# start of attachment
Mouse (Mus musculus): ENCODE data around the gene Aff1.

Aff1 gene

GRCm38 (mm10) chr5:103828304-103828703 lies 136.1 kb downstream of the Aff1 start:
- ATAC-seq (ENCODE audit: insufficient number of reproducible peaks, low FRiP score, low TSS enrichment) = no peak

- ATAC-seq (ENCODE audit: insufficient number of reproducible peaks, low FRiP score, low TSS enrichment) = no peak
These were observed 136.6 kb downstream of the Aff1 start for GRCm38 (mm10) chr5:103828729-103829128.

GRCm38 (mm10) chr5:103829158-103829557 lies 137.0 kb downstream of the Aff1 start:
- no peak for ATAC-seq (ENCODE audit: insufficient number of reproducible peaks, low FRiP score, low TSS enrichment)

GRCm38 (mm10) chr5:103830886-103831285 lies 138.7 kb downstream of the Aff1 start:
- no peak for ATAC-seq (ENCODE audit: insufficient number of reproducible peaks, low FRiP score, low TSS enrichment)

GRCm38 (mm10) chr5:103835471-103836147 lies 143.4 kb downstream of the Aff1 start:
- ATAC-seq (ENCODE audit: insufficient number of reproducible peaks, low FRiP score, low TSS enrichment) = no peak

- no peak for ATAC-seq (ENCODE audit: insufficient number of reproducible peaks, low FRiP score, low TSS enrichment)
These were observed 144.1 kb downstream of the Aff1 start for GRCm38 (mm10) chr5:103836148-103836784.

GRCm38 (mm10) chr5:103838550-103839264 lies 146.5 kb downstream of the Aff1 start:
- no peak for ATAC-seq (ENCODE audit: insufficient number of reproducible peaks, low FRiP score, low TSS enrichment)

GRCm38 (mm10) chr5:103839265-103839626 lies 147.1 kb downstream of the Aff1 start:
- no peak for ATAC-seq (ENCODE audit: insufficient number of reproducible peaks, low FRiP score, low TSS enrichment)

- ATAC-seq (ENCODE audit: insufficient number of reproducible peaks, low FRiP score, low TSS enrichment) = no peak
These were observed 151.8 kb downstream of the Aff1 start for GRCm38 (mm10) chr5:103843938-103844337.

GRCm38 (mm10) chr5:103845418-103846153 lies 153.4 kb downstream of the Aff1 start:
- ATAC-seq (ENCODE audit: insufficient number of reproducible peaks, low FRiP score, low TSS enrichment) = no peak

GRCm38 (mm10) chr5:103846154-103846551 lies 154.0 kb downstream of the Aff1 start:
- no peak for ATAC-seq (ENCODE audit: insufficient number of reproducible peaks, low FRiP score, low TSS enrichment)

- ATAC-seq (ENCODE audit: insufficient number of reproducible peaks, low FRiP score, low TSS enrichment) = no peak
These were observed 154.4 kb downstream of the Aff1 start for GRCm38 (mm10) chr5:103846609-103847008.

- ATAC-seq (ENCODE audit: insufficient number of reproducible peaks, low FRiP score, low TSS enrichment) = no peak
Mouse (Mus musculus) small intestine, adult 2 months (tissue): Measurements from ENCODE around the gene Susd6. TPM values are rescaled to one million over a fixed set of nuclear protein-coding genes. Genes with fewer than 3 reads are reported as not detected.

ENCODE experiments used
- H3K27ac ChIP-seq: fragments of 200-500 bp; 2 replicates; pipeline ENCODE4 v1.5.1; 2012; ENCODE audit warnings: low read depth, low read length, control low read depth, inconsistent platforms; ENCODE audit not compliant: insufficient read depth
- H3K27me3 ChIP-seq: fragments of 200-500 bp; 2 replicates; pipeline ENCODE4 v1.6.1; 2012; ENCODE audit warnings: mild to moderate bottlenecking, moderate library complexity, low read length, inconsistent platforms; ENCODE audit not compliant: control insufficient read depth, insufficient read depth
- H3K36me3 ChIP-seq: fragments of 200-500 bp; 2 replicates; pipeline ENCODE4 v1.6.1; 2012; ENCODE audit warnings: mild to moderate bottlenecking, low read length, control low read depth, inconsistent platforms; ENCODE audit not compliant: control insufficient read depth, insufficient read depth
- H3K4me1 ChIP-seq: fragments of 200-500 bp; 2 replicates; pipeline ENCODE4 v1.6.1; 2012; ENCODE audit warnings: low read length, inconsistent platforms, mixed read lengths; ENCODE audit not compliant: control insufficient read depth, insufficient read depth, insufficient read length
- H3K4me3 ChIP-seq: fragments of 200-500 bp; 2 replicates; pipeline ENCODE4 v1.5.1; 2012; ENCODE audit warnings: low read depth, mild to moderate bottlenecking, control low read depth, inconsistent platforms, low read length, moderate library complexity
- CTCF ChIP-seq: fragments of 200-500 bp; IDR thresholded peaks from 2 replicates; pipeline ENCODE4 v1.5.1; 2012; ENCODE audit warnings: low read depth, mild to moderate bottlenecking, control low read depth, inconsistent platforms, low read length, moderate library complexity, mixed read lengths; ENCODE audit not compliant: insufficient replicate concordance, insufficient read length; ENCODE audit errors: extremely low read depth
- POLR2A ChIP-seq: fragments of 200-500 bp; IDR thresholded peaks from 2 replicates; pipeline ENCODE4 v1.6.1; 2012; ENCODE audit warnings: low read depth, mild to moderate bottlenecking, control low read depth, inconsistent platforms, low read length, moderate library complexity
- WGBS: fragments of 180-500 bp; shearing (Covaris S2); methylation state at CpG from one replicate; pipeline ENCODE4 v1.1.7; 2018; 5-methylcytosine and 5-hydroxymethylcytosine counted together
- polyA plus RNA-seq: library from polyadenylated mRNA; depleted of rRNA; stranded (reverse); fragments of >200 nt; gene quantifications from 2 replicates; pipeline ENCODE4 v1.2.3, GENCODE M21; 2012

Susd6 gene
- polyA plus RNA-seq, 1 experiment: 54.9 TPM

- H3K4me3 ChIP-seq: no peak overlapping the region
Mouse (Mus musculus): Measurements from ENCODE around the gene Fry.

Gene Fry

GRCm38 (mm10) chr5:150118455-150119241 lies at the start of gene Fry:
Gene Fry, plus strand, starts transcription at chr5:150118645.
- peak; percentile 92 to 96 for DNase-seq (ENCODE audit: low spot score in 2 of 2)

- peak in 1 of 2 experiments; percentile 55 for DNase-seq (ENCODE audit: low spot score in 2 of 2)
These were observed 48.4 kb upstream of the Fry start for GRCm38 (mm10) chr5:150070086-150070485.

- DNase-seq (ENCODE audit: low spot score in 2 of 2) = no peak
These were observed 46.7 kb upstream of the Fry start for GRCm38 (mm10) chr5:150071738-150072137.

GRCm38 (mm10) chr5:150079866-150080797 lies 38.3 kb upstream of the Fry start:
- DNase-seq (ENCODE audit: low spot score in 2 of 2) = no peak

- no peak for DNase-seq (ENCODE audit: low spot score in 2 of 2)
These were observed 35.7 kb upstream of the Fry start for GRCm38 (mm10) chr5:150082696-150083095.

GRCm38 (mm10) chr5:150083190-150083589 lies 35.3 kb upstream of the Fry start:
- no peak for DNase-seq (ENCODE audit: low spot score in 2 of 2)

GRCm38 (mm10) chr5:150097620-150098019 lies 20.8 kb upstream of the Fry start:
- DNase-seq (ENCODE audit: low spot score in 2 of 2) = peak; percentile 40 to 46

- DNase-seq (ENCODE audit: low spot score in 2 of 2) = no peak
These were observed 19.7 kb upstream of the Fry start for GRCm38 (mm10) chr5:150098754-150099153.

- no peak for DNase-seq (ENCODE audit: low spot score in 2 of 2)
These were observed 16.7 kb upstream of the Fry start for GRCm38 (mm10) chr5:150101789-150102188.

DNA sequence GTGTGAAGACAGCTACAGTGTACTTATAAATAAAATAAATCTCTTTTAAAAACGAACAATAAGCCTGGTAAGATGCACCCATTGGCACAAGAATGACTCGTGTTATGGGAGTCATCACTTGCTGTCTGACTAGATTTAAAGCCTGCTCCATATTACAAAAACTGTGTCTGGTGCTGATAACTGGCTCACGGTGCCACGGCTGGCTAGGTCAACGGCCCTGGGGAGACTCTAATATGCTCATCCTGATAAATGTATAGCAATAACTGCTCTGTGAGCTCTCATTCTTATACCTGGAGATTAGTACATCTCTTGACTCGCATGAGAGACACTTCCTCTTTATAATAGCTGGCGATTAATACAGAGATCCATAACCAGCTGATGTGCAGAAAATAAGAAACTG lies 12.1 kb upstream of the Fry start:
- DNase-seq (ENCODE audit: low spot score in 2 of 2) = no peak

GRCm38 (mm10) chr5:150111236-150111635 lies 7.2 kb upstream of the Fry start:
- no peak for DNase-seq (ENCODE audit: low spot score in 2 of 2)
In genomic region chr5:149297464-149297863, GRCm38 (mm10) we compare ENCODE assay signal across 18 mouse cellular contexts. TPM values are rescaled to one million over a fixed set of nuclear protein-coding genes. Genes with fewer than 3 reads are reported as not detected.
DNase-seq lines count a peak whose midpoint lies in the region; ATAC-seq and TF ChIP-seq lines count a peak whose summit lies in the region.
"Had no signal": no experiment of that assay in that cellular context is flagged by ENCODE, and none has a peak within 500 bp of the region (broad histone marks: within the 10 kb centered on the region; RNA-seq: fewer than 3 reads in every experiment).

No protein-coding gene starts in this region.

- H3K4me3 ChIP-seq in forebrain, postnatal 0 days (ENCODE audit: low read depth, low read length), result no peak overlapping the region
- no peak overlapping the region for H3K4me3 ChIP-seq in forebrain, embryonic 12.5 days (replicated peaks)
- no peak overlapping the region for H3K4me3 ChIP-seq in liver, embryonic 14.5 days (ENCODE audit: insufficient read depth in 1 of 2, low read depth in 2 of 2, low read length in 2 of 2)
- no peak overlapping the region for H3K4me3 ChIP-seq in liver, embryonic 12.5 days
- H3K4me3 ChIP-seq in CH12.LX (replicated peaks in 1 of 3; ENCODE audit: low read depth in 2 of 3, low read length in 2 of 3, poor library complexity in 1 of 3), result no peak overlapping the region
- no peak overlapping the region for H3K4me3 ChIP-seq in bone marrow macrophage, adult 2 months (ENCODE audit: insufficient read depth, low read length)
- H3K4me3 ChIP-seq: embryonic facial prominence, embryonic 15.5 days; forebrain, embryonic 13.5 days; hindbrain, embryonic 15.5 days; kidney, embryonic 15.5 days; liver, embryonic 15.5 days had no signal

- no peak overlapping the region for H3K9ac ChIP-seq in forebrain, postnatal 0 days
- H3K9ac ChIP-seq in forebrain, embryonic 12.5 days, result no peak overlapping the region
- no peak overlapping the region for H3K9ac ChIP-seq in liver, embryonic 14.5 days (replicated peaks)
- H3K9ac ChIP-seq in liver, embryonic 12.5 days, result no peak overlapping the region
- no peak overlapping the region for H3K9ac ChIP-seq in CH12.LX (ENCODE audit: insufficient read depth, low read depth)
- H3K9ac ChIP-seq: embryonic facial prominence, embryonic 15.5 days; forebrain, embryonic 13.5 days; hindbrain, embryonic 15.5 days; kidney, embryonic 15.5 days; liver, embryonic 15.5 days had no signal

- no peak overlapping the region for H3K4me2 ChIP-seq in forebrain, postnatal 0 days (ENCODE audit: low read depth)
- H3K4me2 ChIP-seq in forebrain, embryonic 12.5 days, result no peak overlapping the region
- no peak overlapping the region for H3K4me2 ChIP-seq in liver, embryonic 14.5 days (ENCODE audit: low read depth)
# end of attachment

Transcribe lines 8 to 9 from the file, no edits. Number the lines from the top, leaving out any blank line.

- no peak for ATAC-seq (ENCODE audit: insufficient number of reproducible peaks, low FRiP score, low TSS enrichment)

GRCm38 (mm10) chr5:103830886-103831285 lies 138.7 kb downstream of the Aff1 start: